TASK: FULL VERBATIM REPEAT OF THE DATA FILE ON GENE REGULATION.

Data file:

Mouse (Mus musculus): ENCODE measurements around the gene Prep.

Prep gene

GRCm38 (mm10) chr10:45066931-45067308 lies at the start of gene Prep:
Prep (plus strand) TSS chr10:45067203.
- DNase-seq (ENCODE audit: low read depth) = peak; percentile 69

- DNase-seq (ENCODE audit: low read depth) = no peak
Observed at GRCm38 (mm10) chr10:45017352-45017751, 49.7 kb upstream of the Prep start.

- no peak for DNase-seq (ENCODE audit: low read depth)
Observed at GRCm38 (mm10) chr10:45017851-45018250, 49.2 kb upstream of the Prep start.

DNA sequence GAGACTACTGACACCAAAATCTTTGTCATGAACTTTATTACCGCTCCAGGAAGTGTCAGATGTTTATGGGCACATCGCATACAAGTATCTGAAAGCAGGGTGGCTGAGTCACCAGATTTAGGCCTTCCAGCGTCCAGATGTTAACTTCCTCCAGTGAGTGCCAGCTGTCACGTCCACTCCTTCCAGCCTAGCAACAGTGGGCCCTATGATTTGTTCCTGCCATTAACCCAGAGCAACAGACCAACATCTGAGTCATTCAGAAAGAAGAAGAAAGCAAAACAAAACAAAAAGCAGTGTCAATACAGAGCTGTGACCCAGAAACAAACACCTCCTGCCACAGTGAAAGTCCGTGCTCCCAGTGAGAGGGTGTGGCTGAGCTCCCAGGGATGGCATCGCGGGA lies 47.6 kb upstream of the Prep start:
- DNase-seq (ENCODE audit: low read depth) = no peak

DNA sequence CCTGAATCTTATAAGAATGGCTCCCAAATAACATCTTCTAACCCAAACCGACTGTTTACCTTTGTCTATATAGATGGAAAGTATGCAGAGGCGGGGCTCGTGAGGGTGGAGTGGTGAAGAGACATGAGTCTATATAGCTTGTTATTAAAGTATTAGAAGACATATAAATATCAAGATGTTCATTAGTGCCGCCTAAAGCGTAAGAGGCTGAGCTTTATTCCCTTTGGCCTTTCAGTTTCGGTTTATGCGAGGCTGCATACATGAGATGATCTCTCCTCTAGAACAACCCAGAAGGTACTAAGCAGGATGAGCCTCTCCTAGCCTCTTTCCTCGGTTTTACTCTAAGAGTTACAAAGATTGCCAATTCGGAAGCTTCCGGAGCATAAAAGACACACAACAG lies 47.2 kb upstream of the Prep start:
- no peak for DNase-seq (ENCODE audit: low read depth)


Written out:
Mouse (Mus musculus): ENCODE measurements around the gene Prep.

Prep gene

GRCm38 (mm10) chr10:45066931-45067308 lies at the start of gene Prep:
Prep (plus strand) TSS chr10:45067203.
- DNase-seq (ENCODE audit: low read depth) = peak; percentile 69

- DNase-seq (ENCODE audit: low read depth) = no peak
Observed at GRCm38 (mm10) chr10:45017352-45017751, 49.7 kb upstream of the Prep start.

- no peak for DNase-seq (ENCODE audit: low read depth)
Observed at GRCm38 (mm10) chr10:45017851-45018250, 49.2 kb upstream of the Prep start.

DNA sequence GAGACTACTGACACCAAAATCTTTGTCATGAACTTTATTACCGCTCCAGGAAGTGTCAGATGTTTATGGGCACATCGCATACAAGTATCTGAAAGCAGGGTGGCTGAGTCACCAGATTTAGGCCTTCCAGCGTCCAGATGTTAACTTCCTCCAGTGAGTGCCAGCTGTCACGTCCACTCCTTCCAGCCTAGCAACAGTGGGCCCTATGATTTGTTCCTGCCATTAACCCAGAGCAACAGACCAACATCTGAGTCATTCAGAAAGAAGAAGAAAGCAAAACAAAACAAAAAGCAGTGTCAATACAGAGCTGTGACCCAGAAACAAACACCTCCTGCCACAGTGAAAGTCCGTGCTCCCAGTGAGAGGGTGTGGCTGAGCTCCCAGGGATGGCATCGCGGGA lies 47.6 kb upstream of the Prep start:
- DNase-seq (ENCODE audit: low read depth) = no peak

DNA sequence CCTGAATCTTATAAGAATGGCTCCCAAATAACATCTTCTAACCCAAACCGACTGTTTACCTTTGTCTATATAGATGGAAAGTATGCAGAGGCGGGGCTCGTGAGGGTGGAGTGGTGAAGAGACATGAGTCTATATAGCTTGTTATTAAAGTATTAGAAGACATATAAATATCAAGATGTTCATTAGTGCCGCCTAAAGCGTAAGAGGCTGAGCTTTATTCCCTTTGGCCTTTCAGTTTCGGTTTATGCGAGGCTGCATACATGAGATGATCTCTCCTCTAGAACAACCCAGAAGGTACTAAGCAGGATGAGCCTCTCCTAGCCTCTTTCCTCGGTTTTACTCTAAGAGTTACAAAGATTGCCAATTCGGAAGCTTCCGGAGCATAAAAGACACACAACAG lies 47.2 kb upstream of the Prep start:
- no peak for DNase-seq (ENCODE audit: low read depth)